In between Ball and Suzuki, baseball coaches Craig Okita and Dean Yamashita were honored in 2016; volleyball coach Scottie Zucco in 2014; rugby leader Jack Breen in 2013; waterman Archie Kalepa in 2012; MIL Division II pioneers Steve Colflesh, Albert Paschoal and Kahale in 2011; MIL icons Spencer Shiraishi, Kenji Kawaguchi, Garner Ivey and Warren Shima­bukuro in 2010 (Shiraishi and Ivey have since died); and Ken Nakayama and the state champion Molokai High School baseball team in 1999.

Now, with time (hopefully) running out on the COVID live sports break we’ve all been subjected to, we have the chance to tell some more stories. I’ve got to be crystal clear, this idea is not mine — it was thought of by my longtime colleague and boss, sports editor Stefanie Nakasone-Ramsey.

I have many, many ideas in mind for nominations, but I don’t want to influence the ballot box. Email any thoughts on nominations to sports@mauinews.com by June 15.

This can be a new person to the Maui County sports scene or a lifetime achievement award. We want to take advantage of this (hopefully) short window when we have the time and space to do this — and do it.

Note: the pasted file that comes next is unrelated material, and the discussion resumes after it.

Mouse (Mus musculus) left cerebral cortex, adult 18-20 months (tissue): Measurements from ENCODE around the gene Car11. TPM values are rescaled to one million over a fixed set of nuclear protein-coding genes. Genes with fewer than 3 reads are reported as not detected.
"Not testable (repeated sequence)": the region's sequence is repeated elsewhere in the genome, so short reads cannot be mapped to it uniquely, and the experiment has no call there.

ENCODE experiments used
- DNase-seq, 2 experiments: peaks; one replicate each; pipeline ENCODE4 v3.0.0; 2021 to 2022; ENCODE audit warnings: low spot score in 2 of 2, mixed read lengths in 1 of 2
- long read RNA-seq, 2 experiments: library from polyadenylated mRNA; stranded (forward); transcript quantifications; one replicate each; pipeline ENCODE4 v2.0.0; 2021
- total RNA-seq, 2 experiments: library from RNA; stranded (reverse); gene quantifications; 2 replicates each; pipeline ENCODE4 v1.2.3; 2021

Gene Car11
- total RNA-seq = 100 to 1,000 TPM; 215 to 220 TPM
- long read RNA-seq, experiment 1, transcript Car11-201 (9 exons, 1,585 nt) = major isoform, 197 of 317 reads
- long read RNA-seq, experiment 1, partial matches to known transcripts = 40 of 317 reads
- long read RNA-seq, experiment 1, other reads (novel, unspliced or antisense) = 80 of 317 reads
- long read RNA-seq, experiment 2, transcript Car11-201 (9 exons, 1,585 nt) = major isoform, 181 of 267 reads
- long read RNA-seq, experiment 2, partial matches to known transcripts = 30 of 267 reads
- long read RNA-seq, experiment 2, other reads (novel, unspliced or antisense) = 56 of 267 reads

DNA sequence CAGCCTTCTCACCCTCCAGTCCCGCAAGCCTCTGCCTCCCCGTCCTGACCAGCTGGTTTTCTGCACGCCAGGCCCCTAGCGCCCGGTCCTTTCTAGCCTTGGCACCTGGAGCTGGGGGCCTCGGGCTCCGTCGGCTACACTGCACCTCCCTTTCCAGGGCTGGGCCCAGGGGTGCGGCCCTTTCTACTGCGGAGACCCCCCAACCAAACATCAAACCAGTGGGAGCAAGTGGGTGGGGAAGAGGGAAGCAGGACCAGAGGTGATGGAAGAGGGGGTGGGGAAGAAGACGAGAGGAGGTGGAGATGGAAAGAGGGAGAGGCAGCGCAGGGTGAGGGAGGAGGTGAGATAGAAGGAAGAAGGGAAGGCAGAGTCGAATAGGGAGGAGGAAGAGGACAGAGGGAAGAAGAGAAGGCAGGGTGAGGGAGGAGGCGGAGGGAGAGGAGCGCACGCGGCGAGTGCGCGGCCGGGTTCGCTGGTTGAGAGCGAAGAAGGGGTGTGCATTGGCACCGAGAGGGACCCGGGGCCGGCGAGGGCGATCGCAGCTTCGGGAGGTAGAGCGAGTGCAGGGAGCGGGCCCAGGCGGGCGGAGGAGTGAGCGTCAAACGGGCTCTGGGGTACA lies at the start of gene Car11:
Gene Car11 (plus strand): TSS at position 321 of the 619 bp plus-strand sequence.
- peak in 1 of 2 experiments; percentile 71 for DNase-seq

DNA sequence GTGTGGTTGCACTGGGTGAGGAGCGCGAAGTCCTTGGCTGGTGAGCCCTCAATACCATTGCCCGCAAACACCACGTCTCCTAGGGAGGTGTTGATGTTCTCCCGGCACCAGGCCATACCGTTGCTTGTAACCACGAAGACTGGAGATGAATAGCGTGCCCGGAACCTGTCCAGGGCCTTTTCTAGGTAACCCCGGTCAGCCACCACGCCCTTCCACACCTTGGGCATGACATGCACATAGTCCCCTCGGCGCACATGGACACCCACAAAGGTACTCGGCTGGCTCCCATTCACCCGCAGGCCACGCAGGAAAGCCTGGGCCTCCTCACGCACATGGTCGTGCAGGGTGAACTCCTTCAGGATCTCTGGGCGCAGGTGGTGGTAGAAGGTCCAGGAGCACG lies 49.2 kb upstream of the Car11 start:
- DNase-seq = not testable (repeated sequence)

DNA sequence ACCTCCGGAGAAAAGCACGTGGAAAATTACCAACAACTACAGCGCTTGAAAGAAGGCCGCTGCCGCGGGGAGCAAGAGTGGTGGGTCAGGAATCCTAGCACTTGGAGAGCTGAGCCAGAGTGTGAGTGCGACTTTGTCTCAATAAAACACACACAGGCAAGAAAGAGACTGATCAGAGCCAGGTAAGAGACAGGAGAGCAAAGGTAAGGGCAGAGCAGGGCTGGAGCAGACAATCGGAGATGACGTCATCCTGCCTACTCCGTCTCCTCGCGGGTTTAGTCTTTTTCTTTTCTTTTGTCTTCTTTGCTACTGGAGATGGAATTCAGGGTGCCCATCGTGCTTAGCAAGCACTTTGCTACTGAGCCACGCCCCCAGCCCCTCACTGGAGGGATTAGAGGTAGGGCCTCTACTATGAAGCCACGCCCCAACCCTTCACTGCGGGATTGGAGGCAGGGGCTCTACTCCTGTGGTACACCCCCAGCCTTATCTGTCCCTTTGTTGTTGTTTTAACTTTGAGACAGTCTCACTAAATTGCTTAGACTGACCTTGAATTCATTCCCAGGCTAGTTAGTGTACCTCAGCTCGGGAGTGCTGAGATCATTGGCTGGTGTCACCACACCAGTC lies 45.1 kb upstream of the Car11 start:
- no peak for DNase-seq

Nominations are now officially open.

* Robert Collias is at rcollias@mauinews.com.


To nominate a person for consideration to be featured in The Maui News’ People Who Made a Difference: Sports Edition series, send an email to sports@mauinews.com that includes the following:

“People Who Made a Difference” in the subject line;

• The nominee’s name and a brief summary of how they have impacted the sports community in Maui County;

• Your name, contact phone number and relationship to the nominee.

Nominations must be received by 11:59 p.m. on June 15.